We asked Anna what advice she had for folks who are new to transporting. "Transporting is a great way to help out the animals in need and it is very rewarding. Once you do your first transport and feel the way it makes your heart all warm and fuzzy, you will be hooked. I believe you learn a little more with each transport that you take. I always have bags ready and filled with slip leads, collars, and leashes. I always carry cleaning supplies, garbage bags, doggy poop bags, water and watering bowls, febreeze and lysol spray, dog treats, and dog food. Car seat covers are another item that are wonderful because dogs shed and you will get hair everywhere, especially LGD’s," Anna replied.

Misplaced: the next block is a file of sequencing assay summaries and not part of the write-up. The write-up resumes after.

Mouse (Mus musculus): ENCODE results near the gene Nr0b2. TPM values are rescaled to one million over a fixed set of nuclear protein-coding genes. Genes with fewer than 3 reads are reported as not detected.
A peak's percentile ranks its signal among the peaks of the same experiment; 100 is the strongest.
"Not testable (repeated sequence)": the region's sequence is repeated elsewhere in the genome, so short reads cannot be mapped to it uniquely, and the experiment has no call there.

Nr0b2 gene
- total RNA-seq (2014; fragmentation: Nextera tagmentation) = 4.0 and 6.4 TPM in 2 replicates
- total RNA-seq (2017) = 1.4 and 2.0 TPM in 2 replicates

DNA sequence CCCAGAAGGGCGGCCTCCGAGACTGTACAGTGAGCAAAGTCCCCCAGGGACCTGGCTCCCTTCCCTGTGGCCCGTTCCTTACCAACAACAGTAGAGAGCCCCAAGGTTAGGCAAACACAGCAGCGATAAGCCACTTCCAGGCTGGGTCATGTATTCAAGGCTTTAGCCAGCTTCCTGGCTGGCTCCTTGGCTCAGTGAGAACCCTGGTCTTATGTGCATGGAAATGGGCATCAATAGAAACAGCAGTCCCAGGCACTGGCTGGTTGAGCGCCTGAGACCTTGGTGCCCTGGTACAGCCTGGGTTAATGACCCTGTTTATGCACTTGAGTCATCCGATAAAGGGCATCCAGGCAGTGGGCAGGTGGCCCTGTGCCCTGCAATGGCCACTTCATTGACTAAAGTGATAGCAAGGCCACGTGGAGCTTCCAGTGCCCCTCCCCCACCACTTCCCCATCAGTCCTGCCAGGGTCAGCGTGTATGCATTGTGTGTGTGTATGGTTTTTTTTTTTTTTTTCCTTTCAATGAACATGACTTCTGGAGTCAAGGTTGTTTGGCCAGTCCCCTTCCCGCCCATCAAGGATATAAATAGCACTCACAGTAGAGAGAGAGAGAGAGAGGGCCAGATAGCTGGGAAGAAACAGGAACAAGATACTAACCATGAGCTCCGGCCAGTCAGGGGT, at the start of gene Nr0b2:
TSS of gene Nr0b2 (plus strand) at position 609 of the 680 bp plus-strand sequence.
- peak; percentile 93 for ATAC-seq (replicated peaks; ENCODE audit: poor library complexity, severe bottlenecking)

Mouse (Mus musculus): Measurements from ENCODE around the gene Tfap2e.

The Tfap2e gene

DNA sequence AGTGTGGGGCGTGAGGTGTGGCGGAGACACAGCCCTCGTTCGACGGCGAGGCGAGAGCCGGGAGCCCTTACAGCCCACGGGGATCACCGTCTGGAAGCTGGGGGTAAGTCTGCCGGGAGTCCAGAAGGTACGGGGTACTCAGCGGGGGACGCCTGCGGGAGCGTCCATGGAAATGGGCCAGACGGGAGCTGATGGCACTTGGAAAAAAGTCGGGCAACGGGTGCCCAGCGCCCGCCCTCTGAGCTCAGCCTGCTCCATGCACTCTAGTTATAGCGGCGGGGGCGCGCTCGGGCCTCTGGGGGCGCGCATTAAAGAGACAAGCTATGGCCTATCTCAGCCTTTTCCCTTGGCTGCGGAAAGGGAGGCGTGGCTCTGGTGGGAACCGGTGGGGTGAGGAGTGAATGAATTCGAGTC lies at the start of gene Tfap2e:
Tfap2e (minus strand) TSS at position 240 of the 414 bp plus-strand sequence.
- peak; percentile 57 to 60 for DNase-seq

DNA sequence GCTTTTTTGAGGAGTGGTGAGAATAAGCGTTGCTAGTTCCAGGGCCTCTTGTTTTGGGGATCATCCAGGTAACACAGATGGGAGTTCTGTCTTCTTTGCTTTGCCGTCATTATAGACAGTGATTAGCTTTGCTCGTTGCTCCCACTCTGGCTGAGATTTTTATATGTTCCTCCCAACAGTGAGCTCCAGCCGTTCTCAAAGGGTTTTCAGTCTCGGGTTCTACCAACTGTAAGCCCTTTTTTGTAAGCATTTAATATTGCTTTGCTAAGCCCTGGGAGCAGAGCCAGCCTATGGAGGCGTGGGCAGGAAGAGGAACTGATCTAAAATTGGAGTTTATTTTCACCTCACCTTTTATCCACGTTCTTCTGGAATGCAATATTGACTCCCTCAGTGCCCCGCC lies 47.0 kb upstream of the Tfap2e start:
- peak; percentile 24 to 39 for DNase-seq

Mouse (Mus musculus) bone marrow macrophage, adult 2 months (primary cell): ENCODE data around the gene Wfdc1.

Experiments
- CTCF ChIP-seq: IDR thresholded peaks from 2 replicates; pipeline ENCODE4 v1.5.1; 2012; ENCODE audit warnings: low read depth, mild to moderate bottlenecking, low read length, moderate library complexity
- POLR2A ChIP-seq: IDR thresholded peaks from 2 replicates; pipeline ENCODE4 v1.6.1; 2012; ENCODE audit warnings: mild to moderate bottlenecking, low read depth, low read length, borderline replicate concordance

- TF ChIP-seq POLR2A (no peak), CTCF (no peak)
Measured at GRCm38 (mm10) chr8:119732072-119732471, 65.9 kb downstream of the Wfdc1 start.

We asked Anna if she had any final thoughts. She said, "I love transporting and all the people I have met through transporting. I love to be like the Grandma to all the dogs, I get to love them and send them on their way to a new life and a new home. It’s like speed dating, you meet them, you fall in love, and you leave them, but we always know that they are going to a better place and we hope for soft landings."

Thank you, Anna and Jeff, for your service to our country, your front-line service as a health care professional, and for your dedication to animals everywhere!

This blog is dedicated to transporters who assist homeless animals in need by transporting them from the shelter to a foster or from the rescue to an adoptive home (known as the "Freedom Ride"). Many homeless dogs (and cats, rabbits, pigs, reptiles, and more) rely on transporters to be those caring hands that safely get them on their way to a new and better life.